In a stipulation dated April 14, 2016, the parties stipulated to the authenticity and admissibility of the condominium's offering plan, the form purchase agreement for the unit plaintiff was to purchase, the second and third riders to the agreement, and emails between Ferber and Neil Yaris, one of plaintiff's members. In evaluating the evidence for purposes of the motion and cross-motion, the court construes the evidence in the light most favorable to the opposing parties. De Lourdes Torres v. Jones, 26 N.Y.3d at 763, 27 N.Y.S.3d 468, 47 N.E.3d 747; Vega v. Restani Constr. Corp., 18 N.Y.3d at 503, 942 N.Y.S.2d 13, 965 N.E.2d 240; Cahill v. Triborough Bridge & Tunnel Auth., 4 N.Y.3d 35, 37, 790 N.Y.S.2d 74, 823 N.E.2d 439 (2004).
III. PLAINTIFF'S LEGAL MALPRACTICE CLAIM
Section 4.1 of the purchase agreement provided that the condominium unit's purchase price was $9,850,000.00 and that the deposit was $985,000.00, 10% of the purchase price. In connection with the purchase, plaintiff, whose members were nonparties Neil Yaris, Alan Green, and Wendy Maitland, executed the second and third riders to the purchase agreement regarding the 10% deposit required by the agreement. The riders provided for payment of the deposit to the sponsor and its controlling owners, instead of the escrow agent as the purchase agreement specified. Specifically, the second rider required plaintiff to pay a non-refundable deposit of 1% of the purchase price to the sponsor itself. The third rider required plaintiff to pay a deposit of the remaining 9% of the purchase price by making a loan to the sponsor's majority owner and the majority owner's individual members Marc Jacobs and Ira Shapiro.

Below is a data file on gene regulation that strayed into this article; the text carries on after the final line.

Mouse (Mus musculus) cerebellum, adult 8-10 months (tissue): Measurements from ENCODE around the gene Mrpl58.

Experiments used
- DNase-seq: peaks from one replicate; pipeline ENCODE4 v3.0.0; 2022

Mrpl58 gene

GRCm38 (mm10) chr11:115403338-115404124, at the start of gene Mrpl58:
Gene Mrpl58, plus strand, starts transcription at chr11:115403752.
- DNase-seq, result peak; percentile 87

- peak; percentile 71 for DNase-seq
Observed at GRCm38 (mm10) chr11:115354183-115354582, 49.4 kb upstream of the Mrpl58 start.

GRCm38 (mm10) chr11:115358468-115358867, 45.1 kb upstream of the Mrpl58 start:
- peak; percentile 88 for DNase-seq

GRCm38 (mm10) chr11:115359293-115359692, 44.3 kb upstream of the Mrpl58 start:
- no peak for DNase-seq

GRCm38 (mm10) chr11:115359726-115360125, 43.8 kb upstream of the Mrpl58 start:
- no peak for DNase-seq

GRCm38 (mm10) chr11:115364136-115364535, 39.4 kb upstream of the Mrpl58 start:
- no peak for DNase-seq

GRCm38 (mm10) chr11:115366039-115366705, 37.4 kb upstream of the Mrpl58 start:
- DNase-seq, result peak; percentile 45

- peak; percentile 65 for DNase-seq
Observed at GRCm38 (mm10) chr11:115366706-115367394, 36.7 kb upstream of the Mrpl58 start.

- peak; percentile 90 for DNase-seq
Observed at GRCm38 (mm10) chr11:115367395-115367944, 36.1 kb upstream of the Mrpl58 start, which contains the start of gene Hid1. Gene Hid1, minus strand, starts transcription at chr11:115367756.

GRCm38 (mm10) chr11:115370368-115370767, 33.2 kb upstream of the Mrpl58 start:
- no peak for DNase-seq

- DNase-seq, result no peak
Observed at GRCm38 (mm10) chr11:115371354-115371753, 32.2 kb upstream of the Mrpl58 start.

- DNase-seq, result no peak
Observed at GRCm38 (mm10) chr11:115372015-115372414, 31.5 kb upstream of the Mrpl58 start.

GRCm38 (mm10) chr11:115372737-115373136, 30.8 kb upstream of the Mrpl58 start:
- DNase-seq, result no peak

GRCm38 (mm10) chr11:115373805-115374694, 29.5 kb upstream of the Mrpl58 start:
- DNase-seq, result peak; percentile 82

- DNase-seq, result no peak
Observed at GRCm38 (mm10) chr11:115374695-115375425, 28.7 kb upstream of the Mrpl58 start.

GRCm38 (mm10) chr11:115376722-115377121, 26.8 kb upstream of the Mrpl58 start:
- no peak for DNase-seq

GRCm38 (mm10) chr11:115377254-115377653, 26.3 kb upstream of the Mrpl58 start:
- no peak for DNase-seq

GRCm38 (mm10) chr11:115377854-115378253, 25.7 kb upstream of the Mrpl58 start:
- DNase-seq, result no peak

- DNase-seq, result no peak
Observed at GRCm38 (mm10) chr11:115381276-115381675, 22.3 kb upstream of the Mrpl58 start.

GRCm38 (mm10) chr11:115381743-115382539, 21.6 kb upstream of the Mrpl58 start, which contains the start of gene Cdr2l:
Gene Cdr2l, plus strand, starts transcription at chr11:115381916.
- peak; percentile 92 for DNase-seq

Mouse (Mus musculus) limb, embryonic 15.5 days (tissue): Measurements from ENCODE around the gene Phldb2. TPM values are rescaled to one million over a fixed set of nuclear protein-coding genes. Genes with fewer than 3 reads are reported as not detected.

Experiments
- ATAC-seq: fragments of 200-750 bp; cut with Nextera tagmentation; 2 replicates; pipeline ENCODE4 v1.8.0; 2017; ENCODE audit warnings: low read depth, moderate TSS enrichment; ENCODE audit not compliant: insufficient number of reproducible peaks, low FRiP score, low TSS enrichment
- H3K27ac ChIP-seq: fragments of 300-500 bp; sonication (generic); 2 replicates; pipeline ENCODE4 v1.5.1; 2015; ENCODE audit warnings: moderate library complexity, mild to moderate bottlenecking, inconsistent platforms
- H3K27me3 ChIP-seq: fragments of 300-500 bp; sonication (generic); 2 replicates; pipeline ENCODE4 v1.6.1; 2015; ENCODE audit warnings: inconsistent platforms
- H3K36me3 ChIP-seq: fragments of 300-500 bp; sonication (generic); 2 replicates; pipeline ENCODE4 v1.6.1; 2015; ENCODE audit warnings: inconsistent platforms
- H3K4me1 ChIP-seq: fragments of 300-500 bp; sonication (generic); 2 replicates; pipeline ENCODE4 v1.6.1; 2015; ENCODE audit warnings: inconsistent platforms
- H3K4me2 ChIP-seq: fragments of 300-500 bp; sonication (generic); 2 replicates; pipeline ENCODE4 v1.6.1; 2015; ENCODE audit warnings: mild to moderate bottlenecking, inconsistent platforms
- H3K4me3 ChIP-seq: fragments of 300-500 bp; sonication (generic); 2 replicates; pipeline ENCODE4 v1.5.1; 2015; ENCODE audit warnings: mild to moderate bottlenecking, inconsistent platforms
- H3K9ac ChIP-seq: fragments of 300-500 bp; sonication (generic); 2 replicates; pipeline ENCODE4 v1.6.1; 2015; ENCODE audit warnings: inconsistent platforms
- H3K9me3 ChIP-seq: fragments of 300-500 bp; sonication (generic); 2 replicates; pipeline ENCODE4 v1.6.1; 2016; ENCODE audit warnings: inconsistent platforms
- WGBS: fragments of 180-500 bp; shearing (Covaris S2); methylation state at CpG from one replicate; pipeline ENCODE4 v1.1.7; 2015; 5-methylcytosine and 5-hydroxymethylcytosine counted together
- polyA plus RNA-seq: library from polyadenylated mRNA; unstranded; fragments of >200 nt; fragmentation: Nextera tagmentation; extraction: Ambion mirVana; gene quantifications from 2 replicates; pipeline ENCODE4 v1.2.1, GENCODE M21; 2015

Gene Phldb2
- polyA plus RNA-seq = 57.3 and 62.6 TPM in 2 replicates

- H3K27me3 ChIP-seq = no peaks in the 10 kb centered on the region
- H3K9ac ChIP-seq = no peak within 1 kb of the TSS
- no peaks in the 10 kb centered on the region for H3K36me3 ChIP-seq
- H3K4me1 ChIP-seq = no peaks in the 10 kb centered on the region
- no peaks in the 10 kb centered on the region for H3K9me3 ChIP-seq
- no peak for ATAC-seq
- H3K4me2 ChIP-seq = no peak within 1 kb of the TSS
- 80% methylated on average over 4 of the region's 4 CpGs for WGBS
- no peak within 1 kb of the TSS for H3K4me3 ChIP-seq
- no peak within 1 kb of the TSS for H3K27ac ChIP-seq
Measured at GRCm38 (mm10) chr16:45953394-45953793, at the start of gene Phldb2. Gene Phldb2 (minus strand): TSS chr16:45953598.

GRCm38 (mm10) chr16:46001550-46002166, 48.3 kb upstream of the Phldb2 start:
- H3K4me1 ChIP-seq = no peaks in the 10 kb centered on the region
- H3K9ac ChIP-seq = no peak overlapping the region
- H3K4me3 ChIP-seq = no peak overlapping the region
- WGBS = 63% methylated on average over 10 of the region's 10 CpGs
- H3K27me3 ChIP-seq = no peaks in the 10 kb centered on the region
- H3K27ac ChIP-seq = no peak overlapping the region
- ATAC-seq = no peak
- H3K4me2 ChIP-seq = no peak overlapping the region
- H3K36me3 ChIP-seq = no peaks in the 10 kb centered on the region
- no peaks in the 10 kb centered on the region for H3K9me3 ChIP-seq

Plaintiff contends that defendants committed legal malpractice by failing to advise plaintiff that the arrangement to pay the deposit directly to the sponsor and its controlling entity and individuals instead of to an escrow agent was void under the applicable statute and regulations. NY Gen. Bus. Law (GBL) § 352–h; 13 N.Y.C.R.R. § 20.3(o)(2) and (3)(xii). Defendants do not dispute that, had plaintiff's deposit complied with the law, plaintiff would have recouped its deposit from the escrow agent when plaintiff invoked its right to rescind the purchase and the sale never closed. Defendants contend that the statute and regulations were inapplicable and that plaintiff's members were aware that the deposit arrangement with the sponsor posed heightened risks.